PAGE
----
Avoiding Auto Accidents: Pay Attention, Have a “Plan B”
There are two important things you can do to reduce your chances of getting into an auto accident — pay attention and have a “Plan B.”
Accidents happen. There is no way to get around that. Reducing the number and severity of accidents, however, is an attainable goal. Carelessness and inattention are all too often factors in collisions. Just take a look at some of the numbers on distracted driving, which is one of the most serious issues on the roads today.
Let’s take an extreme example. The driver in a recent fatal accident in Colorado Springs faces a wide array of charges, many of which are directly related to alleged carelessness in the driver’s seat. John Ensslin, a writer for The Colorado Springs Gazette, lists them in his recent coverage. The list begins with vehicular homicide and continues along with the following for a stunning 11 charges:
Detra Dione Farries also is charged with manslaughter and leaving the scene of an accident, both felonies.
Farries also faces two misdemeanor reckless endangerment counts and the following traffic offenses: reckless driving, two counts of failing to stop for a stop sign, failing to obey a traffic control device, driving an unsafe or defective vehicle and driving an unregistered vehicle.
In this case, the alleged sequence of events involved the victim getting caught in a towcable as Farries drove away. At the time, he was in the process of hooking it up to her vehicle to tow it. An extreme case that certainly illustrates the need for awareness.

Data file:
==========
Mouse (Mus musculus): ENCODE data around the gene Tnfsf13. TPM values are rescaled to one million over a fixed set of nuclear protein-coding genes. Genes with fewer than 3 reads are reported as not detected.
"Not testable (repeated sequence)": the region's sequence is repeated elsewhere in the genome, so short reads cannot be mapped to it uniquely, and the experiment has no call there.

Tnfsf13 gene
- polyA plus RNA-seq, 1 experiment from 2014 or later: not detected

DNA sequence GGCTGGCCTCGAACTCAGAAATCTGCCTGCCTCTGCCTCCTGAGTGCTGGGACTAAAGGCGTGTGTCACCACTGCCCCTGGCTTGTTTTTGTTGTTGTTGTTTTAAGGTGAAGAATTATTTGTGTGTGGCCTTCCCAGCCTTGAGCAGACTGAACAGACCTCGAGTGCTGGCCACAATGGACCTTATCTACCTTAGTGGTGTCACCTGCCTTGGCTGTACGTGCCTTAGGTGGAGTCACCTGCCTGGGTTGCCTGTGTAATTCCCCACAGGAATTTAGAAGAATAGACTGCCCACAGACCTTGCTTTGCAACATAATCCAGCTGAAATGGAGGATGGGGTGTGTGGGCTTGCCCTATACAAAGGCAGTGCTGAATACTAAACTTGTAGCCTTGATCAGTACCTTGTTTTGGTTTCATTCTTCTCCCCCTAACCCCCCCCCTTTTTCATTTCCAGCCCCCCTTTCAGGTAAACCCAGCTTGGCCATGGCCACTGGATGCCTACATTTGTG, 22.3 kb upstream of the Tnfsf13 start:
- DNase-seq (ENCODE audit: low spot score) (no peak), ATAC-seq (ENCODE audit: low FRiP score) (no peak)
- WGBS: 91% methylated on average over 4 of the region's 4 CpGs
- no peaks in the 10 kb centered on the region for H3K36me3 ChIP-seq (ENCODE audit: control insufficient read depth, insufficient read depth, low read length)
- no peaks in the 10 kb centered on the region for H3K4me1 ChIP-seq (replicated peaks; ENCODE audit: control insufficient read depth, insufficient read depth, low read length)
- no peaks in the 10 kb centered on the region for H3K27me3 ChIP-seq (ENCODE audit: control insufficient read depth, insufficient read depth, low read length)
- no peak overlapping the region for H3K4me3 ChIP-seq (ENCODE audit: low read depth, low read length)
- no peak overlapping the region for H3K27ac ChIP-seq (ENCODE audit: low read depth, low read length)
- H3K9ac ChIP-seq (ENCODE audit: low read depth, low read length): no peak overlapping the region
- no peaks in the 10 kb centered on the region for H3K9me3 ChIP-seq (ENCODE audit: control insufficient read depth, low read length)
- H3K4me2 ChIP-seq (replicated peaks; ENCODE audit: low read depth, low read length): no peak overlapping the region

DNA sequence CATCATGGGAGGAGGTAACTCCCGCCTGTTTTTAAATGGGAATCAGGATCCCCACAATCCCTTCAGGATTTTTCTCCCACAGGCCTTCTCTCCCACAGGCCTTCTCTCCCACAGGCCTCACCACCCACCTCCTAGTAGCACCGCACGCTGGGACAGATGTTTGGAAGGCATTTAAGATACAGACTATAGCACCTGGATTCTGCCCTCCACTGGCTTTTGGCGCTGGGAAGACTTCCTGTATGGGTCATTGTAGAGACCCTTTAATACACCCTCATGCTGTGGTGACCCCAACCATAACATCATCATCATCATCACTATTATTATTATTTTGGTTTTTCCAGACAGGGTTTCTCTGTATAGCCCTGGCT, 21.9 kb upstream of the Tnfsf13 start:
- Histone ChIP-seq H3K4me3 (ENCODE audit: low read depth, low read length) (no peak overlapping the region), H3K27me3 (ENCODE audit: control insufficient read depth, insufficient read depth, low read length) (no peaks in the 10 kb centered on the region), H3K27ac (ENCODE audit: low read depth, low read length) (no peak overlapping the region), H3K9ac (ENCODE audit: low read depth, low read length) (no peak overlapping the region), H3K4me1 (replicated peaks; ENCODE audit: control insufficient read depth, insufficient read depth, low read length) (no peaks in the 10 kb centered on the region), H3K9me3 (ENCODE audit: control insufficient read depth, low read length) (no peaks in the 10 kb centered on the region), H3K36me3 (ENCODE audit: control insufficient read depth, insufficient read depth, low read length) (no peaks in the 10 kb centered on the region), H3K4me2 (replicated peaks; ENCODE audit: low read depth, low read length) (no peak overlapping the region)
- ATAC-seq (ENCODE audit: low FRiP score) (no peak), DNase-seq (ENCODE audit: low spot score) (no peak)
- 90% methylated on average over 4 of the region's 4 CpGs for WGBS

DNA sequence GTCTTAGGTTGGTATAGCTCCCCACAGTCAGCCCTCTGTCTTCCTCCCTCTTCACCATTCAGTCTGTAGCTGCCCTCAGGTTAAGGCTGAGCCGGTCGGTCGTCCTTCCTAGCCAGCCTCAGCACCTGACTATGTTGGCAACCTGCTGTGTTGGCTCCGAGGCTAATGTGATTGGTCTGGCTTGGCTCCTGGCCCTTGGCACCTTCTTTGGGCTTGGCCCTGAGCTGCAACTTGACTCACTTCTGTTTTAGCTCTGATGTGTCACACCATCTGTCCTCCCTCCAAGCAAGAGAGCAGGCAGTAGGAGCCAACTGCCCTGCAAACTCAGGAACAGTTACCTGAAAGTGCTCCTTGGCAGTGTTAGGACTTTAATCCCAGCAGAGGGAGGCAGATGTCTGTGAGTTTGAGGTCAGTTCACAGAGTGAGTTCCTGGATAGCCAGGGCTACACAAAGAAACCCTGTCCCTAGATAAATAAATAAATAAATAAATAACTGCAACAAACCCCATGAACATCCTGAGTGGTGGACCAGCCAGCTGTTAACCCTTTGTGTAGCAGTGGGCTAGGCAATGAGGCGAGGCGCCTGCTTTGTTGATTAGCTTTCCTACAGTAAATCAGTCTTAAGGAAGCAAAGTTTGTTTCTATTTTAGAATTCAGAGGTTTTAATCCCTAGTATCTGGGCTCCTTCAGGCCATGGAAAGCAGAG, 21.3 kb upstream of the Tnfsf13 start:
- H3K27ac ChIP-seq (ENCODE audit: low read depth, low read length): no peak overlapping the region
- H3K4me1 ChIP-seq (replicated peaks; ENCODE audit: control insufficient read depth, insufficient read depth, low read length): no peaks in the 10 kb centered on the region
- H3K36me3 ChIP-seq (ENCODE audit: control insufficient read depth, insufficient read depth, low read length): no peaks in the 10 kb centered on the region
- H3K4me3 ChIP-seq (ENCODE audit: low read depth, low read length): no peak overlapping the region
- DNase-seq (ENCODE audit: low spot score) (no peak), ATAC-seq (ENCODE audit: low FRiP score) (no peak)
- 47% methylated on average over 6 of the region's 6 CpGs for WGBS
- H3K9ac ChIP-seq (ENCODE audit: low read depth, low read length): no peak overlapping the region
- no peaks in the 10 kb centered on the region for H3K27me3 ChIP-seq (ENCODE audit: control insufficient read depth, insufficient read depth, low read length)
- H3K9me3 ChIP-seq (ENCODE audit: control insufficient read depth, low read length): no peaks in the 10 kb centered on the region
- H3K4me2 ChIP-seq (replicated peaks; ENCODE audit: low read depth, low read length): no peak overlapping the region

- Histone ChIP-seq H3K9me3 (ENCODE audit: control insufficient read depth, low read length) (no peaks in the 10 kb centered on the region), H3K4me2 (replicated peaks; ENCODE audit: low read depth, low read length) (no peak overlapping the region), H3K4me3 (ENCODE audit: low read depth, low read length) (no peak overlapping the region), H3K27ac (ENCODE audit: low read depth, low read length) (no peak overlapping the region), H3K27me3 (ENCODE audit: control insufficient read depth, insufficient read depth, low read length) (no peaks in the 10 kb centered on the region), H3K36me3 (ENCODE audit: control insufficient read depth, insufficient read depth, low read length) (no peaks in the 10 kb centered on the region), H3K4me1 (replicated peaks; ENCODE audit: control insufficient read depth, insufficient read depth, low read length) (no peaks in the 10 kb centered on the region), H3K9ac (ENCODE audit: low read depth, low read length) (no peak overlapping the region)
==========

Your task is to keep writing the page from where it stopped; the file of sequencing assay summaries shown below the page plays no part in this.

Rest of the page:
On the opposite end of the spectrum is this recent contribution to The Injury Board Blog Network by attorney Mark Bello concerning an accident that could have been far worse had one driver not been observant and prepared:
A 25-year-old woman narrowly escaped serious injuries when she collided with a tractor trailer. She admittedly fell asleep at the wheel and drifted into oncoming traffic. The attentive truck driver may have saved this woman’s life. When he saw her approaching, the trucker changed lanes to get out of the direct path of the woman and avoid a head on collision. Her vehicle struck the passenger-side rear tire of the tractor and traveled down the entire side of the trailer, but he was able to maintain control of the tractor trailer and keep his load intact.
Bello makes some great observations in his post. Prepared and attentive drivers have a much greater chance of reacting quickly to dangerous situations.
Having a “Plan B” helps as well. Think about what your options are if an accident suddenly occurs on the road around you. Can you get around it by going off road onto a shoulder or median? A moment of thought on these topics can allow you to react much faster if the situation presents itself.